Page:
Leverage your funding and achieve your corporate social and environmental responsibility goals by investing in reliable, efficient, and standardized tree planting projects in our communities. Your dollars will improve the health and vitality of the cities where your employees and stakeholders live, work, and play. We will provide you with metrics and demonstrated impacts for easy reporting.
Microsoft has funded two pilot projects as part of their datacenter sustainability program. We are looking for more companies to fund projects across the country in 2021.
We suggest a minimum investment of $10,000. Reach out to CFC at firstname.lastname@example.org and we will connect you with a project that meets your goals.
CFC developed the Impact Certification in 2019 with support of urban forest, social equity, and human health professionals and scientists including Dr. Kathy Wolf. Not all companies need or want a carbon offset, but want to be able to invest in local planting projects with demonstrated impacts. We evaluated hundreds of planting project design considerations and how scientific and academic studies supported outcomes for health, equity, and environment. Learn more about our Impact Certification Standards here.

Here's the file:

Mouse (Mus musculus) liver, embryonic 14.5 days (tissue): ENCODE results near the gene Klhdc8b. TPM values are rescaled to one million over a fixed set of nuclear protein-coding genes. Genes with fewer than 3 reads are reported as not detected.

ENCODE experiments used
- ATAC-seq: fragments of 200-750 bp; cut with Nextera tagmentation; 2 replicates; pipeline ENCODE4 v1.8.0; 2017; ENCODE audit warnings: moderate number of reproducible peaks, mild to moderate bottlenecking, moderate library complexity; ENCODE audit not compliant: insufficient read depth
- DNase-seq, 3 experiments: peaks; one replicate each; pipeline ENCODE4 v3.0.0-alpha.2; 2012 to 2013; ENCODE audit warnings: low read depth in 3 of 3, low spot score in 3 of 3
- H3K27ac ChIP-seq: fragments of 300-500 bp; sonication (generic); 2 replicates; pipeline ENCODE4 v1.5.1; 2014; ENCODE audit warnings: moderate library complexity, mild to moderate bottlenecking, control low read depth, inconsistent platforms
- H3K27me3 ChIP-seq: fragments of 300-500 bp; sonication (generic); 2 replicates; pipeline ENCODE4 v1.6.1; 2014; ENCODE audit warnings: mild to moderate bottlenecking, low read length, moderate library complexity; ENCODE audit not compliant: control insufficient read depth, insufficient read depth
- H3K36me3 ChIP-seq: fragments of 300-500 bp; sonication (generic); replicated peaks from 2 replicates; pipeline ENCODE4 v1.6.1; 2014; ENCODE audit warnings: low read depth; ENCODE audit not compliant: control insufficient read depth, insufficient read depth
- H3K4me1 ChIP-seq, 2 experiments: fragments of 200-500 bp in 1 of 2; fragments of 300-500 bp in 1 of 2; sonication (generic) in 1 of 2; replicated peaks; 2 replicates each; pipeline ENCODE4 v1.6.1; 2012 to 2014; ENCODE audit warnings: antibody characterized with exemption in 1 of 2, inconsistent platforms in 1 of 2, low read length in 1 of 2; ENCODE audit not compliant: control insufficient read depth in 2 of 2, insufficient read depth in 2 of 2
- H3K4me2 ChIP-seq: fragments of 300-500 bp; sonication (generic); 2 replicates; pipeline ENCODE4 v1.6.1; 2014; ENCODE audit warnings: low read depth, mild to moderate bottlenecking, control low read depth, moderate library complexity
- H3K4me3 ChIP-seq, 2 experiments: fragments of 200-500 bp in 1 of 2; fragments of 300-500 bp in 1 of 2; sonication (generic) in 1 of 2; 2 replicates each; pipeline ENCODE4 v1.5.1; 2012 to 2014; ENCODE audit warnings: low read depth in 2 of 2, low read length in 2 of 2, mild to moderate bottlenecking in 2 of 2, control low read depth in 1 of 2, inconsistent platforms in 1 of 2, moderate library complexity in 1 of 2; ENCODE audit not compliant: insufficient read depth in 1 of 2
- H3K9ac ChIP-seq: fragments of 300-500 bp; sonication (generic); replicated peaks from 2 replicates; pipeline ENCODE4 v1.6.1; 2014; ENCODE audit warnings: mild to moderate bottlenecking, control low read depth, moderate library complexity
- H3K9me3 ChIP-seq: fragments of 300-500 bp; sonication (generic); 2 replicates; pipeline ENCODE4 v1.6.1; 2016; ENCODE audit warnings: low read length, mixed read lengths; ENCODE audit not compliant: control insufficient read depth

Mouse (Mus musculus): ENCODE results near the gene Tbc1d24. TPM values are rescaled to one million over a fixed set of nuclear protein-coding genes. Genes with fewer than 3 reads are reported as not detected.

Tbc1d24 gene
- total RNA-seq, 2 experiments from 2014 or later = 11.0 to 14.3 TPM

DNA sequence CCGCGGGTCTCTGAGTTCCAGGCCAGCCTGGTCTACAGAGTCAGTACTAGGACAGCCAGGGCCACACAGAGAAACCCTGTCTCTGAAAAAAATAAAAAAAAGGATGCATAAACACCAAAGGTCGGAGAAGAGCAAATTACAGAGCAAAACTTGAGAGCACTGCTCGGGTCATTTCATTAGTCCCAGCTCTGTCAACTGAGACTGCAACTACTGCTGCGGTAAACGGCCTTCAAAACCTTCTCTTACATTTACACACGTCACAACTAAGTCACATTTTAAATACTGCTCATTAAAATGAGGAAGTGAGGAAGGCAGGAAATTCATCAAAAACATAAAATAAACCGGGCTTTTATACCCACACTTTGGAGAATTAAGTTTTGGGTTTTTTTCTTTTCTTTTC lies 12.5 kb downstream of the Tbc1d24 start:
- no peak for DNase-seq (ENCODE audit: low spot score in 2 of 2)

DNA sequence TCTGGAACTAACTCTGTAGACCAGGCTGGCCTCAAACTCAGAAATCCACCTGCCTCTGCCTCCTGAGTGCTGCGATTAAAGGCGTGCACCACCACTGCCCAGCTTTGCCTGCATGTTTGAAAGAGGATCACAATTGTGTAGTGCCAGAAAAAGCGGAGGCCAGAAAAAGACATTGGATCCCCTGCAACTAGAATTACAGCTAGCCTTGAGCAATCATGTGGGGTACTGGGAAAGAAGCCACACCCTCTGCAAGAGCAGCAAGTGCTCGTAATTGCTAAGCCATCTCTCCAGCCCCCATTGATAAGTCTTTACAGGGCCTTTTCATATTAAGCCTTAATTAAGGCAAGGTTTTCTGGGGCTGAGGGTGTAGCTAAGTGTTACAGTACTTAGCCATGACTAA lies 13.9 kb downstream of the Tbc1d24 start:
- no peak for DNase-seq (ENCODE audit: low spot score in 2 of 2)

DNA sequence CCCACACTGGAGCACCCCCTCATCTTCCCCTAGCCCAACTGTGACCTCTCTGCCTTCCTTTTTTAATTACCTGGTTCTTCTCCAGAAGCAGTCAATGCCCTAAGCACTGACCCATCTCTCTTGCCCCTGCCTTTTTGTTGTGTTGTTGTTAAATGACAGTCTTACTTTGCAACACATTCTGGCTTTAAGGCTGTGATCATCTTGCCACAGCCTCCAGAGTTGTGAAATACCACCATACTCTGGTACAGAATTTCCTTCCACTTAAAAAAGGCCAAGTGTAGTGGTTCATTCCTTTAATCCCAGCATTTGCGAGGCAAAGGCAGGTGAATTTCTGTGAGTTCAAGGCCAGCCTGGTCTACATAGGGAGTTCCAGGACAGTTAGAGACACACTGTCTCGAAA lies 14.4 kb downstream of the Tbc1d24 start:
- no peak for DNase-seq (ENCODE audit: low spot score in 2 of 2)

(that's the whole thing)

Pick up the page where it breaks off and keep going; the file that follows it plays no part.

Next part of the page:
Yes, we are a non-profit, 501(c)(3) and have a board of advisors. We were founded in 2015. Learn more about us here.
CFC has received generous philanthropy funding from several national and family foundations to fund our initial operations. For carbon projects we charge a nominal application fee and per credit fee. For impact projects we charge a small percentage of each project.
Many non-profit urban forest organizations don’t have capacity funding to scope or assess how a carbon program or impact project could work in their city. If you are interested in providing seed funding we can connect you with local partners that are seeking funding to lay the groundwork.
Our overarching goal is to provide new revenue streams for declining national urban forests. Whether that is a robust, long-term carbon program or a series of small but valuable impact certification projects, we want urban forest organizations and local government entities to be able to grow and care for the city trees and communities that rely on this public resource. We measure our impact based on the success of our local partners.
Urban Forest Professionals – Nonprofit organizations and governments